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Canada: The Only Place With Enough Balls to Stage My Play

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A most unique event is happening to me in Toronto. I am getting a full production of a play that U.S. theatre folks know me for, but have never seen. I'm getting some 3-D action of a play that I wrote out of fury after graduate school, when I realized all of my theatre experiments had no place in the market. "F! it!" I thought on a spring day in 1998: I'm writing a play that no one will ever dare to stage. And because I'm such a dork and take the First Amendment so literally, I freely expressed for six pages a day, nine days in a row and wrote "Ajax (por nobody)."

It's a simple play: Four people get together to have sex. My inspiration initially came from Ajax the cleanser. Something about "cleanliness is next to godliness" appealed to me, especially in light of a sexually "free" culture encumbered by its puritan undertow. How free can one really be in a predominantly Christian superpower society that teases with sex and then politicizes every touch? Besides, Ajax the cleanser has its own physical theatre: It sprinkles out white and turns blue when it gets wet.

Fifteen pages in and I realized there was the Greek play "Ajax" and decided to cull Sophocles' climactic action and sprinkle in some porno names like Double Penelope, Dick Odyssey and Archie Heels, wet it with hoses and gun-squirters on white tiles, and see how blue the obsession to win awards and be number one can make a citizen of a flaccid democracy. I must admit I am still to this day baffled by the naming department at Colgate-Palmolive, which named their 1947 product after an inarticulate Greek hero who impaled himself on his own sword. Perhaps something to do with earnest and unrelenting action over the charm of hollow words that their cleanser would provide.

I was so terrified by the horror my fury wrought in bringing "Ajax (por nobody)" into the world, I could not face the play for two years, until Jim Simpson directed it at his own Flea Theater in New York in 2000.

The play impacted through Simpson's elegant and sonically sophisticated staged reading, where the script itself was a prop to remind of its artifice and, besides microphoning the four actors at their own podiums in private pools of light, all of the hardcore action was read by a fifth actor in a clinical British accent.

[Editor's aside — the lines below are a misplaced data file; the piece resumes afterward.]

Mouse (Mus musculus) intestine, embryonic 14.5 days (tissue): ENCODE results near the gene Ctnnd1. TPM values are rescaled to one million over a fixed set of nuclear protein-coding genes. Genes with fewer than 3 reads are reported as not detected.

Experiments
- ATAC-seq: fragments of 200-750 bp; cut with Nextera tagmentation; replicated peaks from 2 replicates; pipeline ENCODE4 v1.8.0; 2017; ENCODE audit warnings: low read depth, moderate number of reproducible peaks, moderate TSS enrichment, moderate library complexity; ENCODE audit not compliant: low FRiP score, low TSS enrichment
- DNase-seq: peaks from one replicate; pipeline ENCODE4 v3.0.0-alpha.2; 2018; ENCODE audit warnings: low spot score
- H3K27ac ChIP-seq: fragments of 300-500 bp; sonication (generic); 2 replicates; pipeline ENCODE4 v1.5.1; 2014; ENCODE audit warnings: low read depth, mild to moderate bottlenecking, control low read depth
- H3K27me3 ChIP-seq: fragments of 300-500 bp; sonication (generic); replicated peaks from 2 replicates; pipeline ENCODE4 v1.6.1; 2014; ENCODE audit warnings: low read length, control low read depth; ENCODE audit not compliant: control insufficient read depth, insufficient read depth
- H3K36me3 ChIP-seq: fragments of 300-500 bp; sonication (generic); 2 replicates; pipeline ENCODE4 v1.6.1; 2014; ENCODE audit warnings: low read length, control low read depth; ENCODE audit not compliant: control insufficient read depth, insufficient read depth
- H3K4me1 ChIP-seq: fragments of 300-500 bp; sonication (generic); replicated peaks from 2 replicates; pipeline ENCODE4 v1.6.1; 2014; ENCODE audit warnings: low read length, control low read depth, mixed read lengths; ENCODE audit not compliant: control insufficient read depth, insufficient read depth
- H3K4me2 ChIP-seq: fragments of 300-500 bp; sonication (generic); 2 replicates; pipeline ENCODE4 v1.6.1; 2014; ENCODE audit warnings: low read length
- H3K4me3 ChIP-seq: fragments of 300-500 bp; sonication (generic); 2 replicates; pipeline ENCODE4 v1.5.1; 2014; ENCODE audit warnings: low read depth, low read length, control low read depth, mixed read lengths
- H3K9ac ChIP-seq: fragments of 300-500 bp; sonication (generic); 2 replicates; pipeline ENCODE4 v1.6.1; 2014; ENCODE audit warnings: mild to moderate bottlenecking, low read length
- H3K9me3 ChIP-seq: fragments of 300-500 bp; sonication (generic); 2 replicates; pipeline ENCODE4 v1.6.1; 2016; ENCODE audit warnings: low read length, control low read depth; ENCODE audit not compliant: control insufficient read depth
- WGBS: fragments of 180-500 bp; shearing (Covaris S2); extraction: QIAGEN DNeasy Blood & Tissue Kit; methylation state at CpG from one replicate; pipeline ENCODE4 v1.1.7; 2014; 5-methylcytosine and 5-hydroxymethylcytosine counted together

Simpson understood that the audience's interior was infinitely more pornographic than any actual stuffing of cocktail wieners as an extreme-sex sport. He ran the play off and on for a year -- what a gift to a playwright! Not only did the actors get to deepen their performances into a heroic darkness, I got to learn about (and finally face) the play.

As grateful as I am to Jim Simpson for taking on the dare, the full challenge was still up for grabs for any producer or director with balls enough to stage the whole monty.

O Canada! The gift that Toronto offers is through the mighty adventurous director Zack Russell, who is taking on my theatre challenge by fully staging "Ajax (por nobody)" at the SummerWorks festival, opening in just minutes.

Through a series of kismet, terror and enthrallment, Russell, along with his producer William Goldbloom, have figured out a way to provide a physical life to what was intended to be an impossible-to-stage play (only in the puritan context really). Russell found the script at the bottom of a filing cabinet when he spent a year working with Simpson at the Flea. According to his first e-mail, which he sent to me out of the blue while I was in Shanghai, he expressed his obsession with the play and his interest in staging it in Toronto's "only juried theater festival."

I found it novel that the next generation of theatre artist would be interested in engaging in a piece that was written when folks still rented porno movies for their VCRs and called the TV "the tube." By dint of Russell's intelligence and self-possession, I was confident after our first phone conversation that he had the fierce courage and artistic eye to steer the play into its full incarnation. On top of all that, every phone call was a jamboree of curiosity and fun -- we simply had a blast getting to know each other and dreaming of how to make the motherfucker happen.

I think of Russell as a boy wonder in the traditional sense of being precocious and astoundingly capable, but also in the literal sense that he wonders -- actually wonders -- and doesn't squander his young core through mindless hours of video games or Facebooking.

He didn't even fry on TV the way I did, growing up in Los Angeles' San Fernando Valley. He has a rich literary interior, one that is so vital in making theatre in the 21st century; Zack is one who can fuse his deep intellect with the ether of an internet mindscape, in an historic moment that begs for fluidity between a human primality and a super-kinetic surface for artwork to truly impact. Our fruitful collaboration stems from a love of sound design and a chance to expand the human canvas.

One thing that Zack particularly delighted in about the Flea production was the fact that a gay audience found the play to be a comedy, while a straight audience found it to be a tragedy. Some wanted to see the whole play staged and felt cheated; others said it was fine the way it was, they didn't want or need to see any more than they did. The best comment came from a fellow playwright who told me how important having a fellow audience was; not feeling like strangers, but rather survivors of a terribly wild ride. Others claimed to feel drunk afterwards.

My top theatre credo is the last line of Peter Brooks' Empty Space: "A play is play." OK Toronto--Game on!